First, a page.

Sustainable development in silos doesn’t work: shifting to territory-based approaches

Just out 11 March 2024
With six years to go until their deadline, the 17 United Nations Sustainable Development Goals (SDGs) are still far from on track. The main reason for this is that their governance is too sector-based. What if we just need to shift the focus? For the last 10 years or so, CIRAD has been advocating the territory-based approach. Whether for policy formulation or project implementation, territory-based approaches provide a specific methodology for establishing multi-level, multi-stakeholder and multi-sector governance. Find out more with a new white paper.
Farmland in Vietnam © GIZ / Binh Dang
Farmland in Vietnam © GIZ / Binh Dang

Farmland in Vietnam © GIZ / Binh Dang

The primary objective of agricultural activities is to ensure food security, but do they also contribute to job creation or the conservation of local flora and fauna? Do mining activities hamper the development of agricultural activities in a region?

These questions illustrate the interdependence between the different activities conducted within a given territory”, says Élodie Valette, a geographer at CIRAD and co-author of the new white paper by the Territorial Approaches for Sustainable Development (TP4D) group. “Territory-based approaches help us to understand these interactions and to use participatory processes to design policies in line with local realities. The goal is to ensure that all activities in a territory are developed without hampering others, in a fair and sustainable manner”.

If territory-based approaches are designed in accordance with the specific nature of different contexts, they provide a solid framework for the analysis and implementation of development initiatives. They articulate a range of different sectors and stakeholders and activate processes for economic, ecological and social change, which are often complex, in each geographical space.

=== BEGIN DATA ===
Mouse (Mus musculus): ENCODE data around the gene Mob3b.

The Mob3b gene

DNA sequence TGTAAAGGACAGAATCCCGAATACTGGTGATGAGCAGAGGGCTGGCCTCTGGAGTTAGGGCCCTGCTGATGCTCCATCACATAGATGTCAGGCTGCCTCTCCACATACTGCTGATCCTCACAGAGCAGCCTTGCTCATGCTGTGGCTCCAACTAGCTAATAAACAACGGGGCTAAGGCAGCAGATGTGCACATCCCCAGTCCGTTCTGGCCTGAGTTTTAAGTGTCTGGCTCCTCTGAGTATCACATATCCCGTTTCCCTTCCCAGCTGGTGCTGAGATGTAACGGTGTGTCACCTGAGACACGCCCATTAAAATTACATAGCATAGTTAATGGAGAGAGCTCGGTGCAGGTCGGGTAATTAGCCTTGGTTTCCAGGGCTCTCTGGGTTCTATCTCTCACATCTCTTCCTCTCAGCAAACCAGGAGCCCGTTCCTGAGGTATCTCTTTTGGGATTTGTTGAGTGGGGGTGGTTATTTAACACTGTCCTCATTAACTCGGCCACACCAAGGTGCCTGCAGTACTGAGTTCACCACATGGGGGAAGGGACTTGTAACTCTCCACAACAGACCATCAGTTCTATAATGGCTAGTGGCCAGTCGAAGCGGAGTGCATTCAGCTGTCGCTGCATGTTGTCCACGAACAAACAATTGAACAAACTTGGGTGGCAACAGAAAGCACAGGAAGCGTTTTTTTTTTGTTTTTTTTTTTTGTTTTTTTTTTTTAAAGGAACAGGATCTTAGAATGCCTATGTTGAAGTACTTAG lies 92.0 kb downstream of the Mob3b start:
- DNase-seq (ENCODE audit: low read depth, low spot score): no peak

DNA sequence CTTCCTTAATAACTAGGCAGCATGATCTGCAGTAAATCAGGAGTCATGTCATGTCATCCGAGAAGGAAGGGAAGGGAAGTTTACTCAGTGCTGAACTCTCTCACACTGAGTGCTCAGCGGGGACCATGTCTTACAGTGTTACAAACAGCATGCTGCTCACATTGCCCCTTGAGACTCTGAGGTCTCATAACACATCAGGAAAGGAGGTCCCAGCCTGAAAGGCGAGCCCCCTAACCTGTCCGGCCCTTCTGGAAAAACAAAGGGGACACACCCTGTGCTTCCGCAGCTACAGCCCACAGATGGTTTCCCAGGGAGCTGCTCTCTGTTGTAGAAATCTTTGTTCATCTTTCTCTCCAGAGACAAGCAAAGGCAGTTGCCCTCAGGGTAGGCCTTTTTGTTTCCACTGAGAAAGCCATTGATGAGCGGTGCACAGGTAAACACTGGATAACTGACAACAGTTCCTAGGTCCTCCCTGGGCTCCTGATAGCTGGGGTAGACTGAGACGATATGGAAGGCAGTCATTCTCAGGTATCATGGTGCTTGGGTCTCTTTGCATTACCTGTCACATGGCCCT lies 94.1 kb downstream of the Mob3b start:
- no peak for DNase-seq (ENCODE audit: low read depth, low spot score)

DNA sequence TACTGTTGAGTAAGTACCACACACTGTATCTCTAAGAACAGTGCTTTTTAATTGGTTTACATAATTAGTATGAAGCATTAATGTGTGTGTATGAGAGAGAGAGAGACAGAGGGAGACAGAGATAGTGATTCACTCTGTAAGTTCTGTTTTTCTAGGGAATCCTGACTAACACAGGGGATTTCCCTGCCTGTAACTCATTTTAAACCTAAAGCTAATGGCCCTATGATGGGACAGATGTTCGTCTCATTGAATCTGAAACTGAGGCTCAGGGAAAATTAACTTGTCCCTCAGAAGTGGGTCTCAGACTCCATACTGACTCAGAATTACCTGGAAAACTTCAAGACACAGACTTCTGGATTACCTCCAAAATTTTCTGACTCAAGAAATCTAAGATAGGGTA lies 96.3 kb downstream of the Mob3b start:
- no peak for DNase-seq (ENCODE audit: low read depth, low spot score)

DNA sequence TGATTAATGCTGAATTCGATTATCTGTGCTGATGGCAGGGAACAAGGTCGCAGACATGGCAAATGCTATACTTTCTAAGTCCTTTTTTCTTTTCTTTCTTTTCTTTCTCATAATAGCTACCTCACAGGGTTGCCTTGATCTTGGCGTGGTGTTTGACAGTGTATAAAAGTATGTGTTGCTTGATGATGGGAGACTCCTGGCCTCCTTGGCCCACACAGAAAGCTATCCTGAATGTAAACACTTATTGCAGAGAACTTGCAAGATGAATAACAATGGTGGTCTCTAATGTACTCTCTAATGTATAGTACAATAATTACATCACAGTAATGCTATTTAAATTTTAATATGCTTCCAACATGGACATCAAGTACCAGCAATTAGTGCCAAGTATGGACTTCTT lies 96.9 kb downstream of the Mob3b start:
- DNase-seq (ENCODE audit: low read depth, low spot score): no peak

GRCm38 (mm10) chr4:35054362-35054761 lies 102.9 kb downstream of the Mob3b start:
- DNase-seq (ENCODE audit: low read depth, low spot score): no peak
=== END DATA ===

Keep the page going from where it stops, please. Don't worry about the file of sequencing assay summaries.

The implementation of territory-based approaches

In 2019, CIRAD and a number of partners signed a first white paper defining the founding principles for territory-based approaches. The partners in TP4D include FAO, OECD, UNCDF, NEPAD, GIZ, BMZ, AFD and the European Commission. These organizations all share the belief that territory-based approaches should be adopted wherever possible and that they provide added value in a given local context.

Four years on, the group has published a new white paper, this time on the operationalization of territory-based approaches. This paper clarifies the steps and principles to follow to implement effective territory-based approaches.

We go beyond concepts and definitions, addressed in the first version of this white paper, to list nine recommendations that facilitate the implementation of territory-based approaches”, says Élodie Valette. “We explain, for example, that it is essential to institutionalize the territorial analysis stage. We also show just how important it is to take account of social dynamics and imbalances of power”.

National policies, a crucial support

To formulate these recommendations, TP4D based its work on substantial feedback from all over the world. The authors stress that all of this experience has demonstrated the central role of national policies, which are key drivers of the implementation of territory-based approaches, especially through decentralization policies.

Jérémy Bourgoin, a geographer at CIRAD and co-author of the white paper, explains that “decentralization encourages bottom up movements, in other words stemming from actors on the ground. It takes better account of their needs and facilitates empowerment dynamics. National policies create frameworks that strengthen rights, such as access to land or land use, and support the capacity building required at the local level”.